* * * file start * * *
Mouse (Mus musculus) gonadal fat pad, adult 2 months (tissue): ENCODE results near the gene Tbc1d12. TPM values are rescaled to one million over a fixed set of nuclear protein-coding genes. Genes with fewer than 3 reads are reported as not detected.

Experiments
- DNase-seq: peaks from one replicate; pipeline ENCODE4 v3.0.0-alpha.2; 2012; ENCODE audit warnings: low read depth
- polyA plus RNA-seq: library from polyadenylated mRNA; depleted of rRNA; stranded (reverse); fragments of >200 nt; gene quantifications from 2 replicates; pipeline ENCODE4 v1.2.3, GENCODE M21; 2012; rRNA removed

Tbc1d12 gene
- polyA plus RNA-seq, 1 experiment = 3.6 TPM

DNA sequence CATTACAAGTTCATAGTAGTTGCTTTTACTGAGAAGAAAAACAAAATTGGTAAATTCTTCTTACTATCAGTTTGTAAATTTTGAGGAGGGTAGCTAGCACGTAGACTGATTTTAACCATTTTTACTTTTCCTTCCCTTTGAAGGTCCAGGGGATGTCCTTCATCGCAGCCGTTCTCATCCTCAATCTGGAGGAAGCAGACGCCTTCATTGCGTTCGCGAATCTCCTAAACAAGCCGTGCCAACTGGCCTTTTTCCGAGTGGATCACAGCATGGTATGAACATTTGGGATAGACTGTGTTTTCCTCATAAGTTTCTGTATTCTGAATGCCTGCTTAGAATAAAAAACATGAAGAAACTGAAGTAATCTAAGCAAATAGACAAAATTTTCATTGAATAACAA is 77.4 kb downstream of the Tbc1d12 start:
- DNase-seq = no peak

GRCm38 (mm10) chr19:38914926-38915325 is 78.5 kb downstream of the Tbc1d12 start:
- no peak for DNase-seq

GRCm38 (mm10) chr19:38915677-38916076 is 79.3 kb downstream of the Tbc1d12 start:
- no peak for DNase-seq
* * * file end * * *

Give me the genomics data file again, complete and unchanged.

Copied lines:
Mouse (Mus musculus) gonadal fat pad, adult 2 months (tissue): ENCODE results near the gene Tbc1d12. TPM values are rescaled to one million over a fixed set of nuclear protein-coding genes. Genes with fewer than 3 reads are reported as not detected.

Experiments
- DNase-seq: peaks from one replicate; pipeline ENCODE4 v3.0.0-alpha.2; 2012; ENCODE audit warnings: low read depth
- polyA plus RNA-seq: library from polyadenylated mRNA; depleted of rRNA; stranded (reverse); fragments of >200 nt; gene quantifications from 2 replicates; pipeline ENCODE4 v1.2.3, GENCODE M21; 2012; rRNA removed

Tbc1d12 gene
- polyA plus RNA-seq, 1 experiment = 3.6 TPM

DNA sequence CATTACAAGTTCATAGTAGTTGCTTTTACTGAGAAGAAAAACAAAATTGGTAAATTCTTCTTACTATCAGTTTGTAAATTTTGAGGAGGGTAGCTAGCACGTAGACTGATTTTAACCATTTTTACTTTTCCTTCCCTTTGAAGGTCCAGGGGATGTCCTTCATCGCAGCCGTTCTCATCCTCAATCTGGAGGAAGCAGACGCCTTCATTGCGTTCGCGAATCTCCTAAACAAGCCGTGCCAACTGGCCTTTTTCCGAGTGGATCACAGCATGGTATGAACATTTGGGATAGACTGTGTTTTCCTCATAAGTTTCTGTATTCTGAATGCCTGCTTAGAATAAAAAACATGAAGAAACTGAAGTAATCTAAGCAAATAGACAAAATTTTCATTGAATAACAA is 77.4 kb downstream of the Tbc1d12 start:
- DNase-seq = no peak

GRCm38 (mm10) chr19:38914926-38915325 is 78.5 kb downstream of the Tbc1d12 start:
- no peak for DNase-seq

GRCm38 (mm10) chr19:38915677-38916076 is 79.3 kb downstream of the Tbc1d12 start:
- no peak for DNase-seq